Cho Byung-deuk (조병득) , Choi In-young  (최인영),  Kim Byung-ji (김병지), Jo Hyeon-woo (조현우), Ham Heung-chul (함흥철), Kim Tae-Young (김태영) , Kim Young-gwon (김영권), Choi Jin-cheul (최진철), Cha Du-ri (차두리), Song Chong-gug (송종국), Ha Seok-ju (하석주), Choi Kang-hee (최강희), Ha Seok-ju (하석주),  Kim Pan-keun ( 김판근), Cho Young-Jeung (조영증), Cho Byung-deuk (조병득), Kim Byung-ji (김병지),  Cho Byeong-deuk (조병득), Noh Jung Yoon (노정윤), , Koo Ja-cheol (구자철) , Lee Jae-sung (이재성), Song Chong-gug (송종국),  Park Lee-chun (박이천), Kim Jae-han (김재한), Byun Ho-young (변호영),  Kim Nam-Il  (김남일), Choi Yong-Soo (최용수), Ahn Jung-Hwan (안정환), Seol Ki-hyeon (설기현),  Seo Jeong-won (서정원), Ko Jeong-woon (고정운), Lee Chung-yong (이청용),  Lee Jeong-soo (이정수), Kim Jung-woo (김정우), Park Seonghwa (박성화), Woo Sang-kwon (우상권), Chung Nam-sik (정남식), Min Byung-dae (민병대), Lee Young-moo (이영무), Park Chang-sun (박창선), Chu Yung-kwang (주영광), Kim Min-je (김민재), Lee Dong-gook (이동국), Hong Deok-young (홍덕영).  Woo Sang-kwon (우상권), Chung Nam-sik (정남식), Chu Yung Kwang (주영광), Min Byung-dae (민병대), Lee Tae-Ho (이태호), Choi Soon-ho (최순호).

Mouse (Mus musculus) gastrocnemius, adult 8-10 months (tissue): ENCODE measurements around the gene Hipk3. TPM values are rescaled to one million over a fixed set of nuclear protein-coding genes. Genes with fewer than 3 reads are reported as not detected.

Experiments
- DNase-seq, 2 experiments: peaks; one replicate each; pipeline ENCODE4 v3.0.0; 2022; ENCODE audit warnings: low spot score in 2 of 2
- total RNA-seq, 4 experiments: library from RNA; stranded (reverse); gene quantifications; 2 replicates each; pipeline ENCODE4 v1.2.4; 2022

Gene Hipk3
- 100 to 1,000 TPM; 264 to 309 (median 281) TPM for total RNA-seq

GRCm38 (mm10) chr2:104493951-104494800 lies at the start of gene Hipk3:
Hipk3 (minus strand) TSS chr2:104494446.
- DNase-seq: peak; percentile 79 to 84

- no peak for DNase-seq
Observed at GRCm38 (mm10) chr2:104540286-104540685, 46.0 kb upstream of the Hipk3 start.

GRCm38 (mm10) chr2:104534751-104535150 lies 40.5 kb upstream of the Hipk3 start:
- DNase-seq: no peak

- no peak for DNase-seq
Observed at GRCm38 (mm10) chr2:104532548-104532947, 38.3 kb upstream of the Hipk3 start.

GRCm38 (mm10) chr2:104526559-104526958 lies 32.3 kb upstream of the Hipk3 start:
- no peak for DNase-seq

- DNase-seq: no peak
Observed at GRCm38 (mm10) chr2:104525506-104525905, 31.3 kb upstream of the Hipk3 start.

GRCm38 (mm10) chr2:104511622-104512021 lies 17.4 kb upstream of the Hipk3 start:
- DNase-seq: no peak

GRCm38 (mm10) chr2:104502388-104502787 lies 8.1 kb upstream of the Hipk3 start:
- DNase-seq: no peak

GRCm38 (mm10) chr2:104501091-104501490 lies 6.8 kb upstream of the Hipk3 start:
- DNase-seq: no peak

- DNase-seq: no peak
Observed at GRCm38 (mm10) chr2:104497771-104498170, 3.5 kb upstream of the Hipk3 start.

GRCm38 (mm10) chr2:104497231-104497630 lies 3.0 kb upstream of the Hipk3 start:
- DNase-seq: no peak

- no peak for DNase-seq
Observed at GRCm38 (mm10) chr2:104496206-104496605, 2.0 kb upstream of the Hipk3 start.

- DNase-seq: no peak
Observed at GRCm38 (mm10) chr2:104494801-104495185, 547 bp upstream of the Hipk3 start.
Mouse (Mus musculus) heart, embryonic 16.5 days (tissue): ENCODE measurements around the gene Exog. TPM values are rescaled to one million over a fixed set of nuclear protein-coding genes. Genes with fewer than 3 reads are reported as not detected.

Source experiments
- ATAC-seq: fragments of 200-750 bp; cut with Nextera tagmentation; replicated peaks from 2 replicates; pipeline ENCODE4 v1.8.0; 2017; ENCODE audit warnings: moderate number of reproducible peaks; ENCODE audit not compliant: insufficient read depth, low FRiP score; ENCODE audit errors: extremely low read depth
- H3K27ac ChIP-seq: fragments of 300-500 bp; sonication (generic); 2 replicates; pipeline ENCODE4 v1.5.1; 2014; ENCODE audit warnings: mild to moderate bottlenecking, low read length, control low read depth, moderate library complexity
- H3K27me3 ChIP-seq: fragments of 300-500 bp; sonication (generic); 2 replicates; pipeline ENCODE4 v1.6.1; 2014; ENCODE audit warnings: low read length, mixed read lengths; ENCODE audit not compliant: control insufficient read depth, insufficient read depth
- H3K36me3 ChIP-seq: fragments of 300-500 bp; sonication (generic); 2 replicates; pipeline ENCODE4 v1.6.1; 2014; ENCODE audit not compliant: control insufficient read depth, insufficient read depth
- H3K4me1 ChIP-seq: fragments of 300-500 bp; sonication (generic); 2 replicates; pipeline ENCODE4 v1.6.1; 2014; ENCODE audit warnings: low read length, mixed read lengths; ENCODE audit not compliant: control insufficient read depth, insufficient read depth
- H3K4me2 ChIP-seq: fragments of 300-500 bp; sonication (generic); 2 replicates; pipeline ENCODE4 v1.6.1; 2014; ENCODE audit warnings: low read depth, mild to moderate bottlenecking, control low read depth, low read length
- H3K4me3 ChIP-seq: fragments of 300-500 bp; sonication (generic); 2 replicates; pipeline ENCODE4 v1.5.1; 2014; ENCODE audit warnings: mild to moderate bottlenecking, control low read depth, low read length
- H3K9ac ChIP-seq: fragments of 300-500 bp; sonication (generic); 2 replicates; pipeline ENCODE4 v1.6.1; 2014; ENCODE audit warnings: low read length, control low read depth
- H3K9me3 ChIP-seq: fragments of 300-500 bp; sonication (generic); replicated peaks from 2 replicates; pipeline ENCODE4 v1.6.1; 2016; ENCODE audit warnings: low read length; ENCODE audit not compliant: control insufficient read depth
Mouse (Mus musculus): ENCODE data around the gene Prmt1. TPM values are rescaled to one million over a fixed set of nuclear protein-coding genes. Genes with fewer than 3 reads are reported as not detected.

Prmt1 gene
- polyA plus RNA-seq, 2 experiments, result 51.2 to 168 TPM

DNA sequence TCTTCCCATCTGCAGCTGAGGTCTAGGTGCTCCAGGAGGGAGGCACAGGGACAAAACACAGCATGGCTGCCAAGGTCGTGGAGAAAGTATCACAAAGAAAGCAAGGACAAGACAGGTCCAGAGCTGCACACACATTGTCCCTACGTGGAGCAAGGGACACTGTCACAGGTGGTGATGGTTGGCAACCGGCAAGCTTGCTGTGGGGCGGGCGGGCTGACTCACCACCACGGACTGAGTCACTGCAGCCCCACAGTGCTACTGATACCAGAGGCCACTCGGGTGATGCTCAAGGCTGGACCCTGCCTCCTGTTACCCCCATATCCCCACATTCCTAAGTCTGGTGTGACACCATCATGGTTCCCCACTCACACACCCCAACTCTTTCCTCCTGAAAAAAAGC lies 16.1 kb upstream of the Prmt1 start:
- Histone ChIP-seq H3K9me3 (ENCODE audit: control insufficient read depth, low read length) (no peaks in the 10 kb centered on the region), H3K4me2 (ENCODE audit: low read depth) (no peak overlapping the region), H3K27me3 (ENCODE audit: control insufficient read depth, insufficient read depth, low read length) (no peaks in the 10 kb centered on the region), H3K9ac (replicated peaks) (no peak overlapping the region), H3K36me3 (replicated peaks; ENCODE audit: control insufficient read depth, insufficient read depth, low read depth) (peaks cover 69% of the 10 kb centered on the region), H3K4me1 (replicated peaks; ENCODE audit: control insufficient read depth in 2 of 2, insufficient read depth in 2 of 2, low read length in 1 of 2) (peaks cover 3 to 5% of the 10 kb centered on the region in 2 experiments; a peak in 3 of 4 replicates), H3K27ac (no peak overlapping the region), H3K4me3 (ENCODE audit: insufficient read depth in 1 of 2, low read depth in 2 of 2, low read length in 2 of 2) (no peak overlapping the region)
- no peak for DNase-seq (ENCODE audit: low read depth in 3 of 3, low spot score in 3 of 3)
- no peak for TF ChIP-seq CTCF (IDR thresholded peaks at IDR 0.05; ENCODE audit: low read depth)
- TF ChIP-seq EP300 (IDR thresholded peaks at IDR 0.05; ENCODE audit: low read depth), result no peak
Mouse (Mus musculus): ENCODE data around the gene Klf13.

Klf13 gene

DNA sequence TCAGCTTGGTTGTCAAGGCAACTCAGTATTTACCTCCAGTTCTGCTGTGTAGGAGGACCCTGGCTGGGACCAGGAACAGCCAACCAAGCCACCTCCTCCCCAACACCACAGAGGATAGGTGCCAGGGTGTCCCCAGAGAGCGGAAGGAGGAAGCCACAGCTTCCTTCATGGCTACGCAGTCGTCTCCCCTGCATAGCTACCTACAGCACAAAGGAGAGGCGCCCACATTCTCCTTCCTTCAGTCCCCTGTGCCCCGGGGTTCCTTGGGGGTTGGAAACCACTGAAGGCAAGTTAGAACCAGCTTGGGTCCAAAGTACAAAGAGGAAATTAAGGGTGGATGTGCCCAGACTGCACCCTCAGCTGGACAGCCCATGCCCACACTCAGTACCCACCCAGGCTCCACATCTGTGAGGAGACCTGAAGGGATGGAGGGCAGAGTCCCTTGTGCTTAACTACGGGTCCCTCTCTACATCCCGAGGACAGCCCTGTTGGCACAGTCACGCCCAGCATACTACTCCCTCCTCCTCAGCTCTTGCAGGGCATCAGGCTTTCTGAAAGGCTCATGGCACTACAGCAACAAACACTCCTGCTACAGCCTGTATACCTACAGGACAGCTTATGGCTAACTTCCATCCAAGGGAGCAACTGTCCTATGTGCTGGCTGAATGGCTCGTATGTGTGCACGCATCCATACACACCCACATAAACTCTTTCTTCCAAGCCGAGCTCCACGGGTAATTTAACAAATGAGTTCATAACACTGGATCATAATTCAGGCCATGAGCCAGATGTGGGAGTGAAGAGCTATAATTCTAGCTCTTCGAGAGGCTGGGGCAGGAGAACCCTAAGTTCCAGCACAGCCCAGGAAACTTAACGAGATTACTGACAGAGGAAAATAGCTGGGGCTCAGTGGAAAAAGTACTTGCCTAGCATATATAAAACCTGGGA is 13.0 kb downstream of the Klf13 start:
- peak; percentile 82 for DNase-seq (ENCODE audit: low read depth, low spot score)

Squad Explanation
-- The original team was created in December, 2014.  I redid the entire team on June, 2021.  It was a big overhaul. The team was changed to add more older footballers as I have better resource to work with.  In January 2024, I did yet a big overhaul. I edited to a better format.
-- Cha Bum Kun is the greatest Korean player ever and perhaps, the greatest Asian player.  He won two UEFA Cups.  He is an automatic selection.  His son Cha Du-ri is on my honorable mention.  Hong Myung-bo, Park Ji-Sung, Lee Woon-Jae and Son Heung-min were automatic selections.  Kim Yong-sik was a pioneer in the game of football in Korea.